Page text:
A worthwhile article from the U.K.:
The story points up the many differences between the U.S. and U.K. when it comes to freedom of speech. Tweeting can quite easily constitute a crime in the UK, whereas the First Amendment in the U.S. makes it near to impossible to go to jail for a tweet.
Frank Ferguson, district crown prosecutor from Norfolk County in the East of England, identifies three types of social-media crime cases:
“Firstly, where people have committed an offence through abusing or bullying someone else, so that could be harassment or racism.
“Then we have the types of postings where the message results in an offence, such as someone is having a party, thousands turn up and criminal acts follow at that party.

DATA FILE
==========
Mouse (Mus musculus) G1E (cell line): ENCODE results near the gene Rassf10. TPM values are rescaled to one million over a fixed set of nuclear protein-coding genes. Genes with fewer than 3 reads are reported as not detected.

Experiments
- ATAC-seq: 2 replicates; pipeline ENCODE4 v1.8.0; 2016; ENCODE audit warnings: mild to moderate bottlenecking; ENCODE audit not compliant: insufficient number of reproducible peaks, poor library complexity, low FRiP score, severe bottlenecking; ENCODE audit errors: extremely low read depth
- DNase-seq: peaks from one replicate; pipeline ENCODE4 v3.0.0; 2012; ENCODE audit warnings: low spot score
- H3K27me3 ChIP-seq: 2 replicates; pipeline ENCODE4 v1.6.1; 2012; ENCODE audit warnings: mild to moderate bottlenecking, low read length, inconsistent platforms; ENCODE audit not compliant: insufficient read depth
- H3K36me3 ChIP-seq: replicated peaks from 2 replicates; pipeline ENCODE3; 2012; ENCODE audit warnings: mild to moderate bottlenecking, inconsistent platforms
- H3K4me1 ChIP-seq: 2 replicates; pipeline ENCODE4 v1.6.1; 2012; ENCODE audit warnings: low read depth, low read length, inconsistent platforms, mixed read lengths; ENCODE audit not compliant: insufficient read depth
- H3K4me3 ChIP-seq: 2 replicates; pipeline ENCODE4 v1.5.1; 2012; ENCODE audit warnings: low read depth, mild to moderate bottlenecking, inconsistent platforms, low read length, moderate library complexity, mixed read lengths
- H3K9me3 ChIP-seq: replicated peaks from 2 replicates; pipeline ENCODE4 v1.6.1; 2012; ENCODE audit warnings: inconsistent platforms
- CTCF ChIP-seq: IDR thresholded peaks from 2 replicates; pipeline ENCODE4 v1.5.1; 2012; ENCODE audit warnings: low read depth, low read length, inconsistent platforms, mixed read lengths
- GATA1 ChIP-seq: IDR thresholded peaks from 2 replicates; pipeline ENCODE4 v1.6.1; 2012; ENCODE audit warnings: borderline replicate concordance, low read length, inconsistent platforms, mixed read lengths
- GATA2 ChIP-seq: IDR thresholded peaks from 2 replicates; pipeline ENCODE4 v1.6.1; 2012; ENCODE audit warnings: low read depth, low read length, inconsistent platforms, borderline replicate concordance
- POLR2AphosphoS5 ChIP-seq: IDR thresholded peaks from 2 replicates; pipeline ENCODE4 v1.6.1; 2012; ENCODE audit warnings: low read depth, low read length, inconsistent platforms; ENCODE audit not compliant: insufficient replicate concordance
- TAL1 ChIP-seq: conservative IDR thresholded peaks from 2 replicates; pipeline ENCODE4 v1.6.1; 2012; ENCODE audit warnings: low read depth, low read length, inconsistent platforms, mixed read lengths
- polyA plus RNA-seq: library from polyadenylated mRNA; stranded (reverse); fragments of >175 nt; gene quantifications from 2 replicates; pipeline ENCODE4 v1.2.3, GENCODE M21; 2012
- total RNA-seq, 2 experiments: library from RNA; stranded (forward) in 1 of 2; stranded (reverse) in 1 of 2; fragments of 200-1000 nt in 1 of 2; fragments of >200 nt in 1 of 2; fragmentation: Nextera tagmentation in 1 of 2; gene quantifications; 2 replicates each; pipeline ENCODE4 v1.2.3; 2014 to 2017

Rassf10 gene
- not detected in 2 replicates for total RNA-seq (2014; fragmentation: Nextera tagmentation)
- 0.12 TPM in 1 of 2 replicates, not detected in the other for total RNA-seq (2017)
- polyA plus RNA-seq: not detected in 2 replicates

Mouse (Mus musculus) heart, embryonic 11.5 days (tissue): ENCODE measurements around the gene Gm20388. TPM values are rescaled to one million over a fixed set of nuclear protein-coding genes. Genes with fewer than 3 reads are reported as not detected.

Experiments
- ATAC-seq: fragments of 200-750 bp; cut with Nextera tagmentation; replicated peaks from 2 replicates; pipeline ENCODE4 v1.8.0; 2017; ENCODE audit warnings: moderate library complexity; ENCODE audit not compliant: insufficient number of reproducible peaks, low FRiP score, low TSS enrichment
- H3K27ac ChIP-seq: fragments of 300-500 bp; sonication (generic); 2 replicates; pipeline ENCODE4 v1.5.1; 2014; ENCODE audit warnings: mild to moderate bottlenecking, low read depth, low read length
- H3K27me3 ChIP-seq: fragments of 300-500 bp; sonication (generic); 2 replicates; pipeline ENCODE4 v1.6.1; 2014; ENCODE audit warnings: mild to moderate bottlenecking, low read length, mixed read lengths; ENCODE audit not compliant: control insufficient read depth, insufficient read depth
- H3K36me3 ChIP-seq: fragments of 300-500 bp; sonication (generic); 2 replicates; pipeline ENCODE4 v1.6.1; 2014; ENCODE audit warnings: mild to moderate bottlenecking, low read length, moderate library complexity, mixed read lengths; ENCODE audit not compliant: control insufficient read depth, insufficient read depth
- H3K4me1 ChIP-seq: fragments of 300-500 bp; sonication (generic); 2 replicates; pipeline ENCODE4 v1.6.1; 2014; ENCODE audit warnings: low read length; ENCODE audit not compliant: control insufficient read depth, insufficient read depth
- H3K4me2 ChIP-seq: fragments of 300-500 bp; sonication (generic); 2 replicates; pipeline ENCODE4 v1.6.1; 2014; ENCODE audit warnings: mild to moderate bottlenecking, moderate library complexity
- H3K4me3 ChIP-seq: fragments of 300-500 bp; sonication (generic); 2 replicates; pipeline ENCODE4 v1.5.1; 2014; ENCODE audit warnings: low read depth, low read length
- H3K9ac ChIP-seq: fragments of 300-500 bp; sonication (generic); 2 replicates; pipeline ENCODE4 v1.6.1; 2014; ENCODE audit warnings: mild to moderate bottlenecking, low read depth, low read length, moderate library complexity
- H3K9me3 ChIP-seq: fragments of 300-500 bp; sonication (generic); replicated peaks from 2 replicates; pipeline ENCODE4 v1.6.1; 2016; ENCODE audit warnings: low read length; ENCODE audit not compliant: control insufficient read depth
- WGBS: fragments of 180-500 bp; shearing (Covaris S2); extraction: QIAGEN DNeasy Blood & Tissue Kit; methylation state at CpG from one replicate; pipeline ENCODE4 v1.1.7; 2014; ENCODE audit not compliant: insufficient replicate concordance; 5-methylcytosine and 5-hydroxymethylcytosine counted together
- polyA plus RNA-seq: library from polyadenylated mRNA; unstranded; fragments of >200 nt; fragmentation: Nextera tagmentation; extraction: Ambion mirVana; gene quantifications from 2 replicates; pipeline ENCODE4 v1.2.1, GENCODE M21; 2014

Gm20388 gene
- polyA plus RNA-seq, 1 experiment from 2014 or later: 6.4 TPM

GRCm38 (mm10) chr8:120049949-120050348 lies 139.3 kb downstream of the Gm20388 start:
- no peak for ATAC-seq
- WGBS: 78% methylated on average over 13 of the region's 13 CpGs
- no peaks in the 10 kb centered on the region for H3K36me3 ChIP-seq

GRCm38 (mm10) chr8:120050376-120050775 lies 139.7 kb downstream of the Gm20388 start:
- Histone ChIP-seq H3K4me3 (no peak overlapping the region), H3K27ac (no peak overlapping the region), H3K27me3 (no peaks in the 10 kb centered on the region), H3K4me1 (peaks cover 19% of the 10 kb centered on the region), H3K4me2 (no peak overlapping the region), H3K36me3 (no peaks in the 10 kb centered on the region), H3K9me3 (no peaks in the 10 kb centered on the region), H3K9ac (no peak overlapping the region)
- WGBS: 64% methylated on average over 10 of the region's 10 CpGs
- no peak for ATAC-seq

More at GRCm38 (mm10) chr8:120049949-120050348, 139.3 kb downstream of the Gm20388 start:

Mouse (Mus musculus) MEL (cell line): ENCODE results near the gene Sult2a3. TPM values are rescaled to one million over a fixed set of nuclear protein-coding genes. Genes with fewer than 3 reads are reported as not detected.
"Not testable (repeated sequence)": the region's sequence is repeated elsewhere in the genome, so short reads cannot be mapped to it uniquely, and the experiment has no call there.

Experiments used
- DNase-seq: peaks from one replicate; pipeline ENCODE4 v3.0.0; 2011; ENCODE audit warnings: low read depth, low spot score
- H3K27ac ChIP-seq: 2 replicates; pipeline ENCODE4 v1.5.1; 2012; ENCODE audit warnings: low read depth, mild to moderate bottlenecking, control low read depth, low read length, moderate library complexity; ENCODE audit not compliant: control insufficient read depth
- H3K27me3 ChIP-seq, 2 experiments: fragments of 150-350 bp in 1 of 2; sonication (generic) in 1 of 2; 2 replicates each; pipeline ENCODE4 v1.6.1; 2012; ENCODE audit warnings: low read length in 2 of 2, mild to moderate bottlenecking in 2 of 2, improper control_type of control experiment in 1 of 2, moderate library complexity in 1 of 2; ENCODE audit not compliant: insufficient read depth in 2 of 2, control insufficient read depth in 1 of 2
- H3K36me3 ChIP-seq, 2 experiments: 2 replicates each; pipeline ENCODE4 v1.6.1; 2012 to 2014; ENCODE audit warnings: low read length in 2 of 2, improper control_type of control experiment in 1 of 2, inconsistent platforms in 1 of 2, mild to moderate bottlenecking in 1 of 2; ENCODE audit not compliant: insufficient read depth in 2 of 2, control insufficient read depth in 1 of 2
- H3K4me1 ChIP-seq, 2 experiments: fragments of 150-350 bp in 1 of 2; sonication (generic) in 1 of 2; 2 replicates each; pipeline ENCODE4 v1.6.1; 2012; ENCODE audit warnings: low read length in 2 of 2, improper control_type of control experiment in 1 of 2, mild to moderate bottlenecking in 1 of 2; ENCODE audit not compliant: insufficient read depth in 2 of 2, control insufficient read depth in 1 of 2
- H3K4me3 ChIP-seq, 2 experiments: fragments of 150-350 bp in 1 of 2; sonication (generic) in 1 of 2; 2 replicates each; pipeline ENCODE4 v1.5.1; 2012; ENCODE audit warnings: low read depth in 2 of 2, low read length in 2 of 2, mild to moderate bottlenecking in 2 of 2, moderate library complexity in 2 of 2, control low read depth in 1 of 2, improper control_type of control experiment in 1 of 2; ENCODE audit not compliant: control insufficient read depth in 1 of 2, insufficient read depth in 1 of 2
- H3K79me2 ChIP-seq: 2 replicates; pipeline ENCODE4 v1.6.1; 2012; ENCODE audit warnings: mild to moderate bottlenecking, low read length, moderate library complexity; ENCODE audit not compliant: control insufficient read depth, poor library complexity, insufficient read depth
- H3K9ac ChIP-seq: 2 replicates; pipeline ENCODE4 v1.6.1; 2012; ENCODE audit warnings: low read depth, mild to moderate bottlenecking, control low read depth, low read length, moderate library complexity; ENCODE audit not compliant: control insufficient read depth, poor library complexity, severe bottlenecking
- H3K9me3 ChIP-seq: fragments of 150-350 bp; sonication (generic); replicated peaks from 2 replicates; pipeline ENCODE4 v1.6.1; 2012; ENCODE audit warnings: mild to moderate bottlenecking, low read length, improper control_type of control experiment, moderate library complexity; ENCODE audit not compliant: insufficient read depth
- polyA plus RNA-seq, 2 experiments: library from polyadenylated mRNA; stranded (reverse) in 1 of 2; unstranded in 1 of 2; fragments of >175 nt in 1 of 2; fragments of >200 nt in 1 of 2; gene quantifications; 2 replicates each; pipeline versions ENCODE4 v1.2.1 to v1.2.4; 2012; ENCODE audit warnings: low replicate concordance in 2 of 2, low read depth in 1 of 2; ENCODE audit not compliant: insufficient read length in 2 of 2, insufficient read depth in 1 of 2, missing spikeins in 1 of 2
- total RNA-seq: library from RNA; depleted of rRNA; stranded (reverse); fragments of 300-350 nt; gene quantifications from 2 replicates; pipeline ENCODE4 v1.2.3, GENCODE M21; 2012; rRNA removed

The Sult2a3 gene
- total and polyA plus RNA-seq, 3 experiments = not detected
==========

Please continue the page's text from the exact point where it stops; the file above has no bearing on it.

“Thirdly we have seen many cases where someone has committed and offence and then goes on to social media to brag about what they have done. This is an example where it can help us to track someone down.”
Not that the first category of speech – with more – can’t constitute a crime in the U.S. because of the broad application of the First Amendment.
Also, as discussed in the article, a civil libel case in the U.K. can ruin a defendant - especially if the plaintiff is wealthy and the defendant lacks resources. It’s not just the judgment, it’s the U.K.’s loser-pays-the-attorneys-fees rule. In the U.S., with everyone bearing their own legal costs, plus with the First Amendment hurdles to libel actions, the specter of civil libel liability is much lower.